Has the pope a right over the natural law?

Last month, Pope Francis made a change to the Catechism of the Catholic Church in which he decided that the Death Penalty was intrinsically evil.  Is the Death penalty now evil?  Does the Pope have the power to make such changes?  Let us distinguish between different types of laws: the natural law, the divine law and human law. 

The natural law is summed up in the ten commandments which are like a user-manual that our Creator has written for us.  If someone makes something - say a car, he knows how it works and so he writes a manual telling the new owner how to use the car.  He might say (because it is so) that the car will run on diesel and so, the owner should not put gasoline in the car.  The owner might decide that he wants to be “free” and so he inserts cream cheese in the car.  The car won’t work because it is not in its nature to drive on cream cheese.  The natural law is a creation of the Creator - it cannot be changed by any man, and there are no exceptions from a negative command of the natural law.  That is the reason why eight of the commandments are formed negatively.  “Thou shalt not commit adultery” means precisely that - there are no exceptions - it’s never permissible to commit adultery and no-one can change that.  Not even the Pope can change it, nor can the Pope say that something is intrinsically evil when it is not against the Natural Law.

Natural law is divine because it comes from God, but Divine Law is a command from God that we know only through revelation.  These are principally the commands to be baptised and to believe in Christ.  Because they cannot be known except through Revelation, no man will be blamed for not keeping them when he was invincibly ignorant, but because they are God’s law, no man can give exceptions to them.

Human law is a decision of someone who has authority over the whole community: a king, a pope, a bishop.  An example of a manmade law is the law to fast from food before Holy Communion. It is not intrinsically evil to eat food before Holy Communion (nor can anyone make it so), but the Church has laid down the law to fast from food so as for us to better to understand and appreciate the difference between bodily food and the Food of angels. 

Manmade laws oblige us in conscience through obedience, but man has no power to make things good or evil in themselves, that is why manmade laws always have exceptions.  Therefore, for example, the Parish Priest is empowered by the Church to grant exceptions to the Eucharistic fast where there is just reason. Now, manmade laws can also be changed by the person who made the law, his superior or his successor. That is why Pope Pius XII was able to change the law on fasting for Holy Communion. He judged that, as he had introduced the possibility of evening Mass, it was unreasonable to expect the faithful to fast from midnight. He thus introduced the three-hour fast.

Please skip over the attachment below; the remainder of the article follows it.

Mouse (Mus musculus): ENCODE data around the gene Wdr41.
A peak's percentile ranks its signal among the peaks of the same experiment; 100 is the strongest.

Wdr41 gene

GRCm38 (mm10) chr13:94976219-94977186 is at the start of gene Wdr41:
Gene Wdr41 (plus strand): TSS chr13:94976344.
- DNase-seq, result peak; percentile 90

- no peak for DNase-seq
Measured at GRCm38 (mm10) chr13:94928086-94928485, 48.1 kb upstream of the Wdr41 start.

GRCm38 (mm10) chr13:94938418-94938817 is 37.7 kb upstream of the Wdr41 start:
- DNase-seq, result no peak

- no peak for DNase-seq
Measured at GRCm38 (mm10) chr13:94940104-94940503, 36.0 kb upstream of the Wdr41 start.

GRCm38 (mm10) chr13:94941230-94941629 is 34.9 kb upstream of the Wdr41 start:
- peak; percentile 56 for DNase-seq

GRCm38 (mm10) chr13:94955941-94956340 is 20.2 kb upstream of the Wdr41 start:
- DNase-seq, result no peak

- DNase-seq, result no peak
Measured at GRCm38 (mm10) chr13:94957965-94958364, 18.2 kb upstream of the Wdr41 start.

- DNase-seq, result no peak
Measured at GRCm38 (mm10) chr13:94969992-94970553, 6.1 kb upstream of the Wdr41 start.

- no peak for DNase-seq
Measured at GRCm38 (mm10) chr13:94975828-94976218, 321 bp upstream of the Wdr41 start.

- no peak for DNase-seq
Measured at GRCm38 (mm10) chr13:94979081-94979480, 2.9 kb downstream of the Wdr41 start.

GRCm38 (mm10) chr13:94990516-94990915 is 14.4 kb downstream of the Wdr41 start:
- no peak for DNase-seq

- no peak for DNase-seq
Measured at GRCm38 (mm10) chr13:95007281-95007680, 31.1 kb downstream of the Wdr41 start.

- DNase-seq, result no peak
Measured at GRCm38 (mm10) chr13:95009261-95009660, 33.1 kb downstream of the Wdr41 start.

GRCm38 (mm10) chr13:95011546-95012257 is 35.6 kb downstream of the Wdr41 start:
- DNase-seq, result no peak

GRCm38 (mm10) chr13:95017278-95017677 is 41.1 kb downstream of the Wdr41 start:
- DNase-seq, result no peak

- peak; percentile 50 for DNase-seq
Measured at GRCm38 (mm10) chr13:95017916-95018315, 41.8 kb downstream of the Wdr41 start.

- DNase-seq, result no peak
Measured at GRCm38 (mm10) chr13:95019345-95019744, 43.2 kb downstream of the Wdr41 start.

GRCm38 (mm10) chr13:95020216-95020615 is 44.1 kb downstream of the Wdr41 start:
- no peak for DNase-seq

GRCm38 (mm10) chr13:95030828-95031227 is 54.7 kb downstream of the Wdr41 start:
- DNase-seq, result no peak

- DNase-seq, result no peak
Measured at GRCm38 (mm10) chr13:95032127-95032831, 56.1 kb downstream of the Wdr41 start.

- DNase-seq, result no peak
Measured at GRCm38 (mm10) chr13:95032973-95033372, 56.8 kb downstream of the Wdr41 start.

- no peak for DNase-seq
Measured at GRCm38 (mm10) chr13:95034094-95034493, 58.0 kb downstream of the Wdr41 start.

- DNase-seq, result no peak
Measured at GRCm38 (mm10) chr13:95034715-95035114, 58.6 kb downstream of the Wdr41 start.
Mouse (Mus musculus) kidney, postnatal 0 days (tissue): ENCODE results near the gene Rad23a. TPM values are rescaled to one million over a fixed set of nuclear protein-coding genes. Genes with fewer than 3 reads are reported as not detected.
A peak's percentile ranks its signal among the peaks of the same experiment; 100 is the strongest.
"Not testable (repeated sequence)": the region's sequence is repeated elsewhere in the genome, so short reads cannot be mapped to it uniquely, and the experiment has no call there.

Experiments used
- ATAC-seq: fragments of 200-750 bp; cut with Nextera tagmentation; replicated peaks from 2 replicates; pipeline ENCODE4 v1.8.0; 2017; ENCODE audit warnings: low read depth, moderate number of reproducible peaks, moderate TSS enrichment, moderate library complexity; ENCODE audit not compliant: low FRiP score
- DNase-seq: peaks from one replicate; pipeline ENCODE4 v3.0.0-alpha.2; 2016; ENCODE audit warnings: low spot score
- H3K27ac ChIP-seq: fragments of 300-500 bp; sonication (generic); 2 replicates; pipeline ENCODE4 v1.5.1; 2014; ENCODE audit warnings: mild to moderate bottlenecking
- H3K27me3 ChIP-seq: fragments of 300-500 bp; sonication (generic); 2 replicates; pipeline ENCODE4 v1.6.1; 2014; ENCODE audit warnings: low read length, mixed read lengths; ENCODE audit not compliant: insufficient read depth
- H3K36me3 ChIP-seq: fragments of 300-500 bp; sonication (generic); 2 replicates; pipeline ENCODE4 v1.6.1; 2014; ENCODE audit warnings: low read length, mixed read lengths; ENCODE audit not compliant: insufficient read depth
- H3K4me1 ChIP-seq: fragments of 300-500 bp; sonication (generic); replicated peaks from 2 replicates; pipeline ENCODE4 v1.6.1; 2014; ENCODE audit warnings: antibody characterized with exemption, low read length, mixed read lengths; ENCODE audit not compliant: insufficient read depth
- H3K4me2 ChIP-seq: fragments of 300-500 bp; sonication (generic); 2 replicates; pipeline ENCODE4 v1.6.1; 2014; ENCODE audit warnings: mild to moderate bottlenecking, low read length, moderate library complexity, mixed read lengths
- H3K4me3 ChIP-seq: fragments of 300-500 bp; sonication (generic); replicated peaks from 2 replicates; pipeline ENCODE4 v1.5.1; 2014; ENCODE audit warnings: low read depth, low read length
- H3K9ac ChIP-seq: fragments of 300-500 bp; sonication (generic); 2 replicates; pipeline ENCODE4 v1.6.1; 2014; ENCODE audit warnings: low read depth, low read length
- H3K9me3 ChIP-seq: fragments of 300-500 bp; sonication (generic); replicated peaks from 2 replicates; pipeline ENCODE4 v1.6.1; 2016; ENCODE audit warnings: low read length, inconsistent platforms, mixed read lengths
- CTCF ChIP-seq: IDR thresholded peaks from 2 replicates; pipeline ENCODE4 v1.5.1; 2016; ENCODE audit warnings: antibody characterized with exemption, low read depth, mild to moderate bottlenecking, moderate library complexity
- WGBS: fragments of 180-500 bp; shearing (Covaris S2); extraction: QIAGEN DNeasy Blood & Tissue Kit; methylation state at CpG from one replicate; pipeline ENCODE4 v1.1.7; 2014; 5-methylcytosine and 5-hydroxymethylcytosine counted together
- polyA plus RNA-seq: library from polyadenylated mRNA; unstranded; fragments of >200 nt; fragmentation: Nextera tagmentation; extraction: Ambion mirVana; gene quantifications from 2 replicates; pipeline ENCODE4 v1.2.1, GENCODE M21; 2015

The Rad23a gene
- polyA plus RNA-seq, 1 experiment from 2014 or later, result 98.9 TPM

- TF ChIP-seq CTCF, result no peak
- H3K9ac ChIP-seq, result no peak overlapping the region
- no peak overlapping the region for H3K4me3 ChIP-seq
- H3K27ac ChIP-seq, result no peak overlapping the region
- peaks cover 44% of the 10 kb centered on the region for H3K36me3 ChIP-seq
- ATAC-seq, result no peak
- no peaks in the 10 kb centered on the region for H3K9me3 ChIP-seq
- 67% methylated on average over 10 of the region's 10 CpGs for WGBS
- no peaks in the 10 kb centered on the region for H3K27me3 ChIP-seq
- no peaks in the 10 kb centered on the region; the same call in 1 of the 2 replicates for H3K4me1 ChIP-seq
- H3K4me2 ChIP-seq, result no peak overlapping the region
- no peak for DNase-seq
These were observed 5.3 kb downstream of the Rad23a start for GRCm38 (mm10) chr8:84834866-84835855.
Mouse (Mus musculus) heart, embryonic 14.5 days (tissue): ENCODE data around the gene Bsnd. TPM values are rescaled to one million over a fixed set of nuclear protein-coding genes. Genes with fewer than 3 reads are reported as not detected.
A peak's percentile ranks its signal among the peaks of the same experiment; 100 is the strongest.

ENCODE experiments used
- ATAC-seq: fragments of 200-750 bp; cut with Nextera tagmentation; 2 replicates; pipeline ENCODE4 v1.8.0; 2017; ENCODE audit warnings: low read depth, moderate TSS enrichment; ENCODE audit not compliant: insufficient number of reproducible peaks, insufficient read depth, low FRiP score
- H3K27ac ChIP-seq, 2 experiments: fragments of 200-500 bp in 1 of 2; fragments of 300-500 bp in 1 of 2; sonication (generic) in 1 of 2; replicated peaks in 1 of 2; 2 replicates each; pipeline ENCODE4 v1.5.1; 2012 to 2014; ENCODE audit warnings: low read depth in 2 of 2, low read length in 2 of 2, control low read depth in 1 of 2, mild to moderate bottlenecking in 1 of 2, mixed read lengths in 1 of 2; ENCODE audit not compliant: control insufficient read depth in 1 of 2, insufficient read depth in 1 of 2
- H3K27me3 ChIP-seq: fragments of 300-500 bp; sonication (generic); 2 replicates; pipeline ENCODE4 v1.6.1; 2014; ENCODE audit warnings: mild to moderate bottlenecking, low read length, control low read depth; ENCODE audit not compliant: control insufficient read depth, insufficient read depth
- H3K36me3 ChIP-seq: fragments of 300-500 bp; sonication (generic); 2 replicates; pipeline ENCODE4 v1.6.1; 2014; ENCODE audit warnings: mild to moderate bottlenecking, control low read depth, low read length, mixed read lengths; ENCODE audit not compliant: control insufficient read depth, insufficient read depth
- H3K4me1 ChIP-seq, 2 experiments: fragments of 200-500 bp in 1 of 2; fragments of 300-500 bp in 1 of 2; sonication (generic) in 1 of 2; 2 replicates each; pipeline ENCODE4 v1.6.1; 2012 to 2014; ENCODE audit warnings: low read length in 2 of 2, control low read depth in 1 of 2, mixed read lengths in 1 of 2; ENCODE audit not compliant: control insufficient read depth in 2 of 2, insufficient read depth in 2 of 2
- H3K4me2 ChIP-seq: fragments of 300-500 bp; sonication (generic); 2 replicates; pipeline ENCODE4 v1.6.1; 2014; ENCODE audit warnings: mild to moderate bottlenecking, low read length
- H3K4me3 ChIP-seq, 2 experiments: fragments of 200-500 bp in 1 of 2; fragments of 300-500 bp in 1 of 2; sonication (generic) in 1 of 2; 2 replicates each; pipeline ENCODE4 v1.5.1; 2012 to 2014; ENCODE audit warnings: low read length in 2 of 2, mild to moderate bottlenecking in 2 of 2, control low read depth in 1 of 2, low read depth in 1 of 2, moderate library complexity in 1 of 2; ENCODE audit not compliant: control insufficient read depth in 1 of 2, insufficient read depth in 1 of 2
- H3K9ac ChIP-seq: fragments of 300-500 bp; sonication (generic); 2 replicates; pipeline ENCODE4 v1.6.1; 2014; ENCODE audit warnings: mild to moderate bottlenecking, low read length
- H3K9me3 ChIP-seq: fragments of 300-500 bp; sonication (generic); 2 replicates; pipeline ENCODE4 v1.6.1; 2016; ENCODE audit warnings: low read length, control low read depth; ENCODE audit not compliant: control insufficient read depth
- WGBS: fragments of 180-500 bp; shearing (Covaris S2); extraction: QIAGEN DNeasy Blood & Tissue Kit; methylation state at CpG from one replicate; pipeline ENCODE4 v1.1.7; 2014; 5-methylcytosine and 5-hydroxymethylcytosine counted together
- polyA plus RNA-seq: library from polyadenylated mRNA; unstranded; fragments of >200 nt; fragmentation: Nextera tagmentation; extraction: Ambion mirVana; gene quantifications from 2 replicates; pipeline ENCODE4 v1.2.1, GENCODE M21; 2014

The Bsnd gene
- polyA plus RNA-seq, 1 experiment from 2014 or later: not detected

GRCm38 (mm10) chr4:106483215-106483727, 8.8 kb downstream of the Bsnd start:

Now, it is clear from both Sacred Scripture and Tradition that Capital punishment is not prohibited by the natural law. Rather, in the Old Testament, God explicitly tells Moses to use capital punishment as part of the Civil Law.  “If any one lie with a man as with a woman, both have committed an abomination: let them be put to death. Their blood be upon them.  A man, or woman, in whom there is a pythonical or divining spirit, dying let them die. They shall stone them. Their blood be upon them.” (Lev 20) Now, it might be objected that this was in Old Testament times, and that it does not apply in the New Testament.  But, Tradition (that is, the constant teaching of the Church received from the Apostles) shows that while the letter of the Old Law does not apply, the fact remains that the King has the right to execute certain criminals.  For example, St. Augustine writes in the City of God: “It is in no way contrary to the commandment, 'Thou shalt not kill' for the representatives of public authority to put criminals to death, according to the law, that is, the will of the most just reason.” (Bk. I, ch. 21) As King of the Papal States, St. Pius V instituted the death penalty for adultery.  In general, however, the Church has usually urged clemency towards repentant criminals and a moderate use of the death penalty.  But because God’s Law does not rule it out, no man has any right to pretend that it is intrinsically evil.

We must therefore not go along with this pronouncement of Pope Francis which is an innovation.  The Pope has no right over the natural law.  For him to pretend to do so is a most serious usurpation of the divine prerogative and possibly a prelude to declaring that what was once evil is now good.  Would that the Pope had the courage to declare God’s Law to the nations and not the false teachings he now peddles.

Fr. David Sherry